Status and Friends…can you have both?

Sheldon Morgan Botes - Financial Advisor - Website Article - Status and Friends


Since moving to Johannesburg from Pietermaritzburg, I have noticed the difference in the way people approach wealth.  After reading an article from Business Insider, I really started thinking more about this.  The article talked about how new friends may be turned off by status symbols such as flashy cars, fancy watches and expensive clothing.  The ironic thing, is that, in my line of work, potential business contacts would probably find these exact status symbols appealing.

What does the research say?

According to a paper published in the journal Social Psychological and Personality Science, status symbols (i.e. Tag Heuer watch) can repel friends, even while they attract business contacts.  The researchers call it the “status signals paradox”, because participants in the studies incorrectly assumed that their fancy accessories would make them more appealing to potential friends.

In one study, university students were asked which of two people they’d prefer to have a “get-to-know-you” conversation with. Participants were less willing to choose a New Jersey native who was interested in hiking, running, and concerts when that person had a BMW and a Canada Goose jacket than when they had a Honda and a Gerry jacket.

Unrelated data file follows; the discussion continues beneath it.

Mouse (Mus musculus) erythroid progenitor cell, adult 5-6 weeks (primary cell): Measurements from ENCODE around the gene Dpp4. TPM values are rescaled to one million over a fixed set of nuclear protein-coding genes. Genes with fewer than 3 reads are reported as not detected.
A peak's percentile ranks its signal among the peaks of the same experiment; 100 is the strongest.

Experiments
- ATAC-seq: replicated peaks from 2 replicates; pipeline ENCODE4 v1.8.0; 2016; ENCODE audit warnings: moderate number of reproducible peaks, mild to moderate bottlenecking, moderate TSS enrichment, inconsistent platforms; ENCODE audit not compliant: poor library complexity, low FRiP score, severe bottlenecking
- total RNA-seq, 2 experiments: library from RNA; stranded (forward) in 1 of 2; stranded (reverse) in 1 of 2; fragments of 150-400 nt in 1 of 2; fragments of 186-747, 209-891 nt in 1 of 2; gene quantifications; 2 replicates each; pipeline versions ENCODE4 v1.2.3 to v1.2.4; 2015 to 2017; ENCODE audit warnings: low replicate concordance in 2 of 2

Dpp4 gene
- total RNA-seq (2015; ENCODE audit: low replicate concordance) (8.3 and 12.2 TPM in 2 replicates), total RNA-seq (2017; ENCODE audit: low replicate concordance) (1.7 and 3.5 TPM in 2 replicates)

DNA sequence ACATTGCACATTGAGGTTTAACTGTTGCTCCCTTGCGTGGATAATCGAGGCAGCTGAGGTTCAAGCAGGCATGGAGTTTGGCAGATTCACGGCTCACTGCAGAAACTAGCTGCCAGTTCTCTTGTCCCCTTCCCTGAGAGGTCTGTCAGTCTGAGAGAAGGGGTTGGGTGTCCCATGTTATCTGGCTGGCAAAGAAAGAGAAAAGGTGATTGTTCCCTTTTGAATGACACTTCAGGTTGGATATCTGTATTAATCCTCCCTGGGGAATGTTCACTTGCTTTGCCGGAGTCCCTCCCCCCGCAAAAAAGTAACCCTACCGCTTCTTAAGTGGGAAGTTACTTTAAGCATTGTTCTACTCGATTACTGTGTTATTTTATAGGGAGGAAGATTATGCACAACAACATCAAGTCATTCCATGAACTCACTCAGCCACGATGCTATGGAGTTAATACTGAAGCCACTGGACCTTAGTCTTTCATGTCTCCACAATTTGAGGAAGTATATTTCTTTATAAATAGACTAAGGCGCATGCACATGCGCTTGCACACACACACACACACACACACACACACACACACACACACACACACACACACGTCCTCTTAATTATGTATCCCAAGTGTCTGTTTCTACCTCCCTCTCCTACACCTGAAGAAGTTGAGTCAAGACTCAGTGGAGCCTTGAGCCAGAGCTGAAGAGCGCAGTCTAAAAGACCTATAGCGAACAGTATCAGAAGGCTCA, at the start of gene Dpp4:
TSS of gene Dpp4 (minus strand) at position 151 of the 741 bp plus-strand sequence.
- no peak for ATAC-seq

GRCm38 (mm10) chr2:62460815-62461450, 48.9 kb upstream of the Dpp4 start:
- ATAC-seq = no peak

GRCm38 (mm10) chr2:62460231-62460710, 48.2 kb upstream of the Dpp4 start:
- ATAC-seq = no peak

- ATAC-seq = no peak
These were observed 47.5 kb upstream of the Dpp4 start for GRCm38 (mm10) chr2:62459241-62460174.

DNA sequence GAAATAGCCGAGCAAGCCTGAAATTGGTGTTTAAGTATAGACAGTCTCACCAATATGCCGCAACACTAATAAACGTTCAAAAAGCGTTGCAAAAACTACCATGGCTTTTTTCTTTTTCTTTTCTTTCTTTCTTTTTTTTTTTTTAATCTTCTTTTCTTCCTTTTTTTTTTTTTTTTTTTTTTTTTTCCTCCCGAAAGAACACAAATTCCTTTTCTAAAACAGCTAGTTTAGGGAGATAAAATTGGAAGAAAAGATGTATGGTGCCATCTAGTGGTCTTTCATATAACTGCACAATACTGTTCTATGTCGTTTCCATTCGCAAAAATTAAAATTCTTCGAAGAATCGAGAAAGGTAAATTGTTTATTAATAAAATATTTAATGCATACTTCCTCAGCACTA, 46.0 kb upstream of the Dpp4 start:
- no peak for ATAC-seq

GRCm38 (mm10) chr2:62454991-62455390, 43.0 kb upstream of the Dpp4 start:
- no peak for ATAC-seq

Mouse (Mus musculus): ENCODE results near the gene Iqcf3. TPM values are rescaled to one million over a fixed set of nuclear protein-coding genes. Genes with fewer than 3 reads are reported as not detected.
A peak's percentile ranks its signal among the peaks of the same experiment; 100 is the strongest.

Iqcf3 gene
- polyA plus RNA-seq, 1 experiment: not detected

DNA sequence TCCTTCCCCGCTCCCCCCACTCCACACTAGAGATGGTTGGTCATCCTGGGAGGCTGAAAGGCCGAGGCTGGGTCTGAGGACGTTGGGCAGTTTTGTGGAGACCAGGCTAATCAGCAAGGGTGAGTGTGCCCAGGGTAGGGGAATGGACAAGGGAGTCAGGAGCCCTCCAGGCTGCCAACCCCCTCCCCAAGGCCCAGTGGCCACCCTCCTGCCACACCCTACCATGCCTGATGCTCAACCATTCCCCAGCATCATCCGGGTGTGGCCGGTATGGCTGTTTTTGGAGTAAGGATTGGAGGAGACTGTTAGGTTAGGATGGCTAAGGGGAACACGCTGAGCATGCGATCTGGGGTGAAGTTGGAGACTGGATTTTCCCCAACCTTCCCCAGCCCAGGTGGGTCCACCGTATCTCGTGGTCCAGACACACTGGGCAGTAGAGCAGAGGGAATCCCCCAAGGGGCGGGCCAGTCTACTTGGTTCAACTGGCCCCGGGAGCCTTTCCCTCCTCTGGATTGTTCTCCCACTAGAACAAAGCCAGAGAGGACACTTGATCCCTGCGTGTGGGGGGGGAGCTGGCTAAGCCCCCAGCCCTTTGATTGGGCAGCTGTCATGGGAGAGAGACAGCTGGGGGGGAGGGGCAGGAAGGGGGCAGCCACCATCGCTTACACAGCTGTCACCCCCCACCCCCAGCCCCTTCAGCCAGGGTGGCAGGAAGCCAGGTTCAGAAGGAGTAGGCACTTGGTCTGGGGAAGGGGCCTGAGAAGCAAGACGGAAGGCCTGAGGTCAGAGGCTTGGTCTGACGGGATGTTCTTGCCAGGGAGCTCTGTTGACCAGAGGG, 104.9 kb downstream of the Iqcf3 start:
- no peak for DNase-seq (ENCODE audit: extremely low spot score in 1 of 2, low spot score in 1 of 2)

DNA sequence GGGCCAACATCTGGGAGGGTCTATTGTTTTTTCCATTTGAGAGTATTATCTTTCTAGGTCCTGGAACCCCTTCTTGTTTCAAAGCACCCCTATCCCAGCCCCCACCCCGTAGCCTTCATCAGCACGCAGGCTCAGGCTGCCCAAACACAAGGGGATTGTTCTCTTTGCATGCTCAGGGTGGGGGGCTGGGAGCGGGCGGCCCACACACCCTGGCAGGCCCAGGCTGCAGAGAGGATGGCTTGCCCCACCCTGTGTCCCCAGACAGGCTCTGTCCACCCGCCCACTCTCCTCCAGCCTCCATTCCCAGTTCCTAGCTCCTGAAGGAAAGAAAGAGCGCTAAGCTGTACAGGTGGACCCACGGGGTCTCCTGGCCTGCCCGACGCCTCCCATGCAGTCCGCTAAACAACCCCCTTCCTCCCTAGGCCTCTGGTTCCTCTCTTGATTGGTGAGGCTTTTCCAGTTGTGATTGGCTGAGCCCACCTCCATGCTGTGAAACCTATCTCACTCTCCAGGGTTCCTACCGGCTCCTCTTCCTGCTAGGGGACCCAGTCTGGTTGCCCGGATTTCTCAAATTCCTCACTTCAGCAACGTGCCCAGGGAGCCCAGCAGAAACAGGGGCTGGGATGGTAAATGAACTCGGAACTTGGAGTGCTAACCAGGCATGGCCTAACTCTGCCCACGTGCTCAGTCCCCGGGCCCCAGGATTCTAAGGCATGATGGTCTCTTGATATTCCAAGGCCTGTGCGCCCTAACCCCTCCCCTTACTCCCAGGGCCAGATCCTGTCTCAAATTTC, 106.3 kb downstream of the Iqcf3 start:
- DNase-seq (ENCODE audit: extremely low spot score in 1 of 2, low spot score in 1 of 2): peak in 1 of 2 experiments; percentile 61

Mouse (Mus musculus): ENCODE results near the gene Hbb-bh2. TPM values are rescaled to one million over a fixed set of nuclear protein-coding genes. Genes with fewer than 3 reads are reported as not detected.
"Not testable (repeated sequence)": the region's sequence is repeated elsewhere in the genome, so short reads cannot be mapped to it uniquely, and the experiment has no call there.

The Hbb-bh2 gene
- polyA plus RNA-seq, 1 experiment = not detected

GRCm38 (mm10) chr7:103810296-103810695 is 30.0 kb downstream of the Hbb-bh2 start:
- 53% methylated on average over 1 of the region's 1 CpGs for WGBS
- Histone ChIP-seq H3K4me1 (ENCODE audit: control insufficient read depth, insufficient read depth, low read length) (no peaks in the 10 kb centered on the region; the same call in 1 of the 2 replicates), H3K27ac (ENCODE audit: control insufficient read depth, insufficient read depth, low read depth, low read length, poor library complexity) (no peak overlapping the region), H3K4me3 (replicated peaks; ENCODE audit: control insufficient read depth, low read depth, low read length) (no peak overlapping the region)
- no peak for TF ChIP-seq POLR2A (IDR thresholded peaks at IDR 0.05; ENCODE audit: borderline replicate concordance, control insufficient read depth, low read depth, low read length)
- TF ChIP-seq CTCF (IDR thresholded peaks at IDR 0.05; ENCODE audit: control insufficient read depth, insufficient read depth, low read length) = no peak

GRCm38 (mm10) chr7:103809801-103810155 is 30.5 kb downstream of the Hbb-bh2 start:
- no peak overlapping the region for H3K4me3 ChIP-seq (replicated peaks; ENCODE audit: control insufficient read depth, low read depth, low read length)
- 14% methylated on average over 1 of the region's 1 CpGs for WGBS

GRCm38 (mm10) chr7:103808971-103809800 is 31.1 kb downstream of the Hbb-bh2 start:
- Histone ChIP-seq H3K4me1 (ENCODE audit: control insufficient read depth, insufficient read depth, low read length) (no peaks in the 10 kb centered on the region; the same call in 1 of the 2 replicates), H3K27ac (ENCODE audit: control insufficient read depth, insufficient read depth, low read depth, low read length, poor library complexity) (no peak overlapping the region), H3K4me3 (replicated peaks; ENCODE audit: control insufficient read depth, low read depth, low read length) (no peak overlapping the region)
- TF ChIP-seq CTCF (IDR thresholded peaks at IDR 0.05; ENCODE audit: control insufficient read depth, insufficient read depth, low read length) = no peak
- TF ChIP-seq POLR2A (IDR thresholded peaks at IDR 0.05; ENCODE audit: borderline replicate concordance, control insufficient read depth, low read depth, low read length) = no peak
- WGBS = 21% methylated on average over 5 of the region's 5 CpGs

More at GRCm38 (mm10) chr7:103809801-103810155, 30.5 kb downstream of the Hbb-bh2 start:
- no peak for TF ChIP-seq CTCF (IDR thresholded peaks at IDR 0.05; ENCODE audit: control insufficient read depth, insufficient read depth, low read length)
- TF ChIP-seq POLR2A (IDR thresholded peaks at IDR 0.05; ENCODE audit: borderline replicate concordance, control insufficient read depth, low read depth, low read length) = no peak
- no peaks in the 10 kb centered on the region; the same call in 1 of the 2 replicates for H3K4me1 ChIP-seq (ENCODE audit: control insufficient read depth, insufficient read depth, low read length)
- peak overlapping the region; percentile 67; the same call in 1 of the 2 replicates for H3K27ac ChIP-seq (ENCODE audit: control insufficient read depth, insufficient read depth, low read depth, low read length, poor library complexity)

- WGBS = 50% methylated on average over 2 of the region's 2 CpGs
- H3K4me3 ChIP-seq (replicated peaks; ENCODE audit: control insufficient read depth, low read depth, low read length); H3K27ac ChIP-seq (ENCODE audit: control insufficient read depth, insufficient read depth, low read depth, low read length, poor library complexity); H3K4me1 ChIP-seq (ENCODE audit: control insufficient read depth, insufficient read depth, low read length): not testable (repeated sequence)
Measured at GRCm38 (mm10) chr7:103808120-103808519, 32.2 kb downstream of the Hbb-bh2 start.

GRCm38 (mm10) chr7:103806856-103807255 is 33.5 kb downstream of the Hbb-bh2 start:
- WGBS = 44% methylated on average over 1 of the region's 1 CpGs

Another study performed illustrated the importance of context.  Adult participants were asked to imagine attending a wedding where they were hoping to make either new friends or new business contacts. In both contexts, most participants said they would drive a luxury car (as opposed to a basic car) to appeal to others. But, people were more likely to want business contacts who drove a luxury car than friends who drove a luxury car.

In a 2011 study published in the journal Evolution and Human Behaviour, participants were more likely to select hypothetical job applicants wearing a shirt with a brand-name logo than a shirt without a logo.  This is because  designer labels can make people seem wealthier and higher-status.  This is further demonstrated in a 2014 study published in the Journal of Experimental Psychology, finding that men who wear suits earn more money in mock negotiations than men dressed neutrally or in sweatpants.

And so, I ask you…

Should we alter our image depending on who we are trying to impress? And, if we do so does this mean that we are not being true to ourselves? Why do we discriminate against people who have nice things? Is it because we feel inferior? Jealous? Unable to match their status?


When you’re meeting with a potential client, feel free to bust out the bling. But when you’re trying to forge a new friendship, stick to the basics…or don’t.  The other option is to wear your bling proudly because hey, you’ve probably earned it (unless you used your credit card to pay for it then that’s just not good money management and you need to come see me).  At the end of the day, you should be able to stay true to who you are and do things that make you happy.  If that means getting rid of the proverbial ‘haters’ and surrounding yourself with people who love and support you no matter what, then so be it.

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